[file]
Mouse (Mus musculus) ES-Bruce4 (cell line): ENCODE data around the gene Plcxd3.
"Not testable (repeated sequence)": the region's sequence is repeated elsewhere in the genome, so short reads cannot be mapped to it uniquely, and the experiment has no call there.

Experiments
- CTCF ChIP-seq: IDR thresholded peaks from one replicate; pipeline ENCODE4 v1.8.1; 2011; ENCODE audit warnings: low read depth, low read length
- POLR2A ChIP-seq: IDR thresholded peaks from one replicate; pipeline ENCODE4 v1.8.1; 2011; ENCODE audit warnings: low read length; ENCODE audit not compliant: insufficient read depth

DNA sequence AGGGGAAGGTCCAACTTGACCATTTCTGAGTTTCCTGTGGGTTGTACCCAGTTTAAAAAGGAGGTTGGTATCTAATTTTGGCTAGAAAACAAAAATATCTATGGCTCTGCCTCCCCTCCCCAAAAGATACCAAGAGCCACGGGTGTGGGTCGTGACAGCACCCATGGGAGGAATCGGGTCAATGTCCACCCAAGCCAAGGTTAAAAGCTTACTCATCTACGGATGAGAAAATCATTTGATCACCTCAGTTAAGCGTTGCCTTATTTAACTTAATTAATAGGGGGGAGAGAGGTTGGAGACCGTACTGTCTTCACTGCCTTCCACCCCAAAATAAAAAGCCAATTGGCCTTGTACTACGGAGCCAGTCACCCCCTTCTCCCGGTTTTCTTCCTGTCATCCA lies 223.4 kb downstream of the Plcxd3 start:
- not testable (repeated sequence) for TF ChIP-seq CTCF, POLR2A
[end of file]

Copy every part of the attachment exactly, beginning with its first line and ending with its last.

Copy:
Mouse (Mus musculus) ES-Bruce4 (cell line): ENCODE data around the gene Plcxd3.
"Not testable (repeated sequence)": the region's sequence is repeated elsewhere in the genome, so short reads cannot be mapped to it uniquely, and the experiment has no call there.

Experiments
- CTCF ChIP-seq: IDR thresholded peaks from one replicate; pipeline ENCODE4 v1.8.1; 2011; ENCODE audit warnings: low read depth, low read length
- POLR2A ChIP-seq: IDR thresholded peaks from one replicate; pipeline ENCODE4 v1.8.1; 2011; ENCODE audit warnings: low read length; ENCODE audit not compliant: insufficient read depth

DNA sequence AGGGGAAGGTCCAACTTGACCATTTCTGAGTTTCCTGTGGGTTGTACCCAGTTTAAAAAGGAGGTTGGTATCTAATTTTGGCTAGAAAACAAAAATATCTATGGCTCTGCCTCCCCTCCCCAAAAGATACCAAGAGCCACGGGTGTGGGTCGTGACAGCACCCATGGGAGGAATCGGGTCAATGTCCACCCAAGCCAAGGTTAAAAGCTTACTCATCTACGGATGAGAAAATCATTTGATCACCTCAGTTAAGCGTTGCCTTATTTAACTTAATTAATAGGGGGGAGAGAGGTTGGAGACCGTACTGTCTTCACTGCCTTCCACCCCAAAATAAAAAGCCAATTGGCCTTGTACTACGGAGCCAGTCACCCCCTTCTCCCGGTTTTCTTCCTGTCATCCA lies 223.4 kb downstream of the Plcxd3 start:
- not testable (repeated sequence) for TF ChIP-seq CTCF, POLR2A